Those powers will provide the GTC with a full and substantial role in regulating the teaching profession. Our approach was welcomed in the other place and, I believe, will be welcomed by teachers and the wider public. For the first time, teachers will take a major role in regulating their own profession.

Amendment No. 13 is also closely linked with the new schedule. We debated at earlier stages whether the council ought to have a statutory power or duty to issue a code of conduct or practice for registered teachers. We were not, at the time, convinced that we should legislate for this, but I believe it is now appropriate to do so given the GTC's enhanced disciplinary role. None the less, this will be an area where the Government and the council will wish to tread carefully as there is not necessarily a consensus within the profession that such a code would be a positive step. We shall watch progress with some interest north of the Border, where the GTC for Scotland has issued a draft code for consultation.

Amendments Nos. 18 to 24 apply the same proposals to Wales. Child protection cases will continue to be determined by the Secretary of State or the national assembly, with professional misconduct and serious incompetence dealt with by the GTC for Wales.

Amendments Nos. 2 to 6 and 15 are consequential amendments which remove the wider powers accorded to the GTC by this House at Third Reading and reinstate the advisory role we envisage in these areas. Amendments Nos. 11, 12 and 133 are all minor technical amendments linked to the GTC's new disciplinary powers.

Amendments Nos 7 to 10 clarify and tighten up the eligibility requirements for registration with the general teaching council. We have sought to ensure that, whenever a person is legally prevented from practising as a teacher, that should also render him or her ineligible for

23 Jun 1998 : Column 125

registration. In particular, we have now made ineligible any person barred from teaching under legislation governing independent schools; and made sure that any person de-registered by the GTCs for Scotland and Northern Ireland should not be eligible for registration in England or Wales.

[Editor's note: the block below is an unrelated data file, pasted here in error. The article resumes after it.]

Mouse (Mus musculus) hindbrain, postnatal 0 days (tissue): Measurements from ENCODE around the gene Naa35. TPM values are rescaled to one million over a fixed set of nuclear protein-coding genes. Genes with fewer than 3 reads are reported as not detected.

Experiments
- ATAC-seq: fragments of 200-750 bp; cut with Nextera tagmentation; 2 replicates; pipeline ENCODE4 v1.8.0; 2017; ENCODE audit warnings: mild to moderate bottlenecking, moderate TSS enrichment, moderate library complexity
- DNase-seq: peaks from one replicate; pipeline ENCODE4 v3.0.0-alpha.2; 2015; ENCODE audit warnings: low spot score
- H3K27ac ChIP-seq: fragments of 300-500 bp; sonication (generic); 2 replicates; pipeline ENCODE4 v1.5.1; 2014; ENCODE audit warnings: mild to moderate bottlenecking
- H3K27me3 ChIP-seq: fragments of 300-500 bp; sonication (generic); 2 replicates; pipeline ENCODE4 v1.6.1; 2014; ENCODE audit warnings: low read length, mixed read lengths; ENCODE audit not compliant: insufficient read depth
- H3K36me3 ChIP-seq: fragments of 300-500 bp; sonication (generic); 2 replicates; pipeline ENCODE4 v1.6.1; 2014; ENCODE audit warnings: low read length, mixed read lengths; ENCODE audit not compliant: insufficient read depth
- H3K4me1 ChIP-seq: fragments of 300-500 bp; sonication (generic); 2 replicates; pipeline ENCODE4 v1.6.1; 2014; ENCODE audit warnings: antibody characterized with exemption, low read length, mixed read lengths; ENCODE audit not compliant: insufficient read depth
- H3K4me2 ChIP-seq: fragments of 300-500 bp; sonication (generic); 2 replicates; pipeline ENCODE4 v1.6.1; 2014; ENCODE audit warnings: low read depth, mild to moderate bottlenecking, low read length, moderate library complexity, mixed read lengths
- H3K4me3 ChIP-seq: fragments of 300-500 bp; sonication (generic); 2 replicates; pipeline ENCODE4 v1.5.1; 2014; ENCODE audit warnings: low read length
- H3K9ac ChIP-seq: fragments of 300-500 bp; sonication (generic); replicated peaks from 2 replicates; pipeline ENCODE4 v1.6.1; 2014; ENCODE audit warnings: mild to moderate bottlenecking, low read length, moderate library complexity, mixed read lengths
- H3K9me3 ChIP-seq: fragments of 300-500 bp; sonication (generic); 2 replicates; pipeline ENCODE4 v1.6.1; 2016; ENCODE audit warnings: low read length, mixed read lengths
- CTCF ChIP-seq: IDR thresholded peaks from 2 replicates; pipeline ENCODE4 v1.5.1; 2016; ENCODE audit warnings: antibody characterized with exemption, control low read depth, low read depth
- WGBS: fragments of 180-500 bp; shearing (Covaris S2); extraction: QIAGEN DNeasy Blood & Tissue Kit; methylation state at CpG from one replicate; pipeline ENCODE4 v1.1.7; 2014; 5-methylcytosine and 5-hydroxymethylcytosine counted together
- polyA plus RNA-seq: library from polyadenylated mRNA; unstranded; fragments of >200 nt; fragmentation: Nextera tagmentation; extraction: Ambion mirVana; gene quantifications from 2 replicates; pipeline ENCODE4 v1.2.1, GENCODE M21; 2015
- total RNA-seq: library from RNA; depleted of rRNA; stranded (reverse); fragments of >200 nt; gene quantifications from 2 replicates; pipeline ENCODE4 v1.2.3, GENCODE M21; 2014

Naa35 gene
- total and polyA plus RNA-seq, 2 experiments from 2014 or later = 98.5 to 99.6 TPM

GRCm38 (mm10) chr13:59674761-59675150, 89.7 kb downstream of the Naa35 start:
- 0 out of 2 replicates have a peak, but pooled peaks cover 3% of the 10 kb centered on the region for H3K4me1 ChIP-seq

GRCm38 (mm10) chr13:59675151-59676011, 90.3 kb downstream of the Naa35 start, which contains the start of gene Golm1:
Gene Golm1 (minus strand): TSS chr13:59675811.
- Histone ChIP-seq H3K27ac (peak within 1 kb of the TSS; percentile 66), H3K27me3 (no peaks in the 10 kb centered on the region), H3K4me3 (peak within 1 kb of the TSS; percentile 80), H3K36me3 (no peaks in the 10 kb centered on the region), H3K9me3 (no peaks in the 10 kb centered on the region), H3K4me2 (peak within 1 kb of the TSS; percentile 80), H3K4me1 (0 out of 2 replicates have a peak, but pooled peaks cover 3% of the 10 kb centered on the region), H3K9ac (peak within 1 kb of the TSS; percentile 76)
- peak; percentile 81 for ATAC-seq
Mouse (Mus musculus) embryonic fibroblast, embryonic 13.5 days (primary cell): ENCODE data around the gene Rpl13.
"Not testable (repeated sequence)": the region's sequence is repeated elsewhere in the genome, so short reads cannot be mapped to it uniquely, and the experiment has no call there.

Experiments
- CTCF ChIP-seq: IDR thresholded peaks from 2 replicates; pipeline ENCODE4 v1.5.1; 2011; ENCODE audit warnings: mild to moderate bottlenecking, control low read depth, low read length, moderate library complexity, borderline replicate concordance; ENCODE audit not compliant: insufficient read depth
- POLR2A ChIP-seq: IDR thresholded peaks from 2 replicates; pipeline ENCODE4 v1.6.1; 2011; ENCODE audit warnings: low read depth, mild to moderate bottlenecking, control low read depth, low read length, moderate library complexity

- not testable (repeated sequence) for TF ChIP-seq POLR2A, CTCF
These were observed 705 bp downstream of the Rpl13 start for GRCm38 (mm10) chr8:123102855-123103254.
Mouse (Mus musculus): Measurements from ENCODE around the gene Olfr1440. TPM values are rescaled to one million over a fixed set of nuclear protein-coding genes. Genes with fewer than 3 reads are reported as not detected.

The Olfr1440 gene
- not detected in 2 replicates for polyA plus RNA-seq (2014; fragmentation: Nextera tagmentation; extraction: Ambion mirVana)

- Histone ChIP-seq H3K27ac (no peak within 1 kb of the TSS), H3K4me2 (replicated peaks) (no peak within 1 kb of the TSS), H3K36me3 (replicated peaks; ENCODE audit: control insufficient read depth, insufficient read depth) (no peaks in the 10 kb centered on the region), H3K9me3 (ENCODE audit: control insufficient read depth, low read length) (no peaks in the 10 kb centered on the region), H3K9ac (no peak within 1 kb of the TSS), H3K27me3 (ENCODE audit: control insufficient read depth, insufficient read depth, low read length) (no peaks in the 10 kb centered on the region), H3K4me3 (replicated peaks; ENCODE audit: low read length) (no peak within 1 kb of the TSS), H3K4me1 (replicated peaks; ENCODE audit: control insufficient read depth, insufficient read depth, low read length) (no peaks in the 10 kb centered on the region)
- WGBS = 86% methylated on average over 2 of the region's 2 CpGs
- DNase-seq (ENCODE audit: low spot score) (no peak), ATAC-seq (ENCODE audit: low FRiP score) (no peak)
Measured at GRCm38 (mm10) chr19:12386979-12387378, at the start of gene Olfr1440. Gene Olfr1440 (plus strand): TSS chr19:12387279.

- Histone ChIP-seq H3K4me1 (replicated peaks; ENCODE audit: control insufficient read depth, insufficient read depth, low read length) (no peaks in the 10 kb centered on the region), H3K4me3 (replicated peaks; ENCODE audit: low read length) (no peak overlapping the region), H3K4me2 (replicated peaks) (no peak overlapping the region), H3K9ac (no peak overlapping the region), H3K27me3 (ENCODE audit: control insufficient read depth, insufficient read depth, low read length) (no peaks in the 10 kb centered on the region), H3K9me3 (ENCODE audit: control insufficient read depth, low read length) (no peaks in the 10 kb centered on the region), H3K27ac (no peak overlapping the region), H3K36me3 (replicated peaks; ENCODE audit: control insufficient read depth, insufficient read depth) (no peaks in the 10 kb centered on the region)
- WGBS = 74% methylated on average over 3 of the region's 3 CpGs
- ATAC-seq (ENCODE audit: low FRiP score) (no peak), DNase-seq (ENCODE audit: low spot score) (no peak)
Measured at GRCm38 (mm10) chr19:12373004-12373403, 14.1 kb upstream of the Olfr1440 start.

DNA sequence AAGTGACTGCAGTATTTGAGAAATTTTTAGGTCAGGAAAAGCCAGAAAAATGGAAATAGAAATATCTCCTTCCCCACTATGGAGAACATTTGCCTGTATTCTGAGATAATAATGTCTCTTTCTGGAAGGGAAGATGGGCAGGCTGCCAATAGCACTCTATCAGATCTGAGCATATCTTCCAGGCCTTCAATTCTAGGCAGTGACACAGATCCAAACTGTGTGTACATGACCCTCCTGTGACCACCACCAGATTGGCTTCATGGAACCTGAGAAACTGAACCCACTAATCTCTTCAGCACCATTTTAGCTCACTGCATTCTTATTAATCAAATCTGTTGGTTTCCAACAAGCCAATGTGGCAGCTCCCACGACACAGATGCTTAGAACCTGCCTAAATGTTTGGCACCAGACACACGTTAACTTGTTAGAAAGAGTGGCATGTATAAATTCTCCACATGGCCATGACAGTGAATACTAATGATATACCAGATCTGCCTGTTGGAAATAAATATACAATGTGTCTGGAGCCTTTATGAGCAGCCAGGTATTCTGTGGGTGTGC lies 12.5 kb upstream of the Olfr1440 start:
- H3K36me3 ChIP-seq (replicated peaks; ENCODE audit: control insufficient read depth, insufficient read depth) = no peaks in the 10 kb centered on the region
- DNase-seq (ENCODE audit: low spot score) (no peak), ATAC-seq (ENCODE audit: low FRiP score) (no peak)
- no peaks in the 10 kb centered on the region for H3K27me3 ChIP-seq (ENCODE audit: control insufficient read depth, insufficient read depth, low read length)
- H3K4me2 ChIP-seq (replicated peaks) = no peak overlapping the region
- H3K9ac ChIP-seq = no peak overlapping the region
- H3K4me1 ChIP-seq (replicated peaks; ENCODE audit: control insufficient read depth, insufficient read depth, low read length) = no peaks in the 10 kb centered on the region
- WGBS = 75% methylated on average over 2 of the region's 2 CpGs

Amendment No. 17 removes the need for stamp duty to be paid if any assets are transferred from a GTC for England and Wales to a new GTC for Wales. This provision should not be needed, as my ministerial colleagues at the Welsh Office have announced that they intend to establish a GTC for Wales from the outset.

The remaining amendments in this group are technical amendments. Amendments Nos. 25 and 134 introduce a single definition of employer/employment at the end of the Bill rather than having a number of repetitive references throughout the GTC clauses. Amendment No. 16 removes unnecessary wording, as it is clear that the GTC will be holding a register of teachers. I commend this group of amendments to the House.

Moved, That the House do agree with the Commons in their Amendment No. 2---(Baroness Blackstone.)

On Question, Motion agreed to.



Clause 3, page 3, line 22, at end insert--

("(za) standards of teaching;
(zb) standards of conduct for teachers;").

Page 3, line 25, leave out ("and").


Page 3, line 26, at end insert ("; and

(d) medical fitness to teach.").

Page 3, line 30, at end insert--

Next Section Back to Table of Contents Lords Hansard Home Page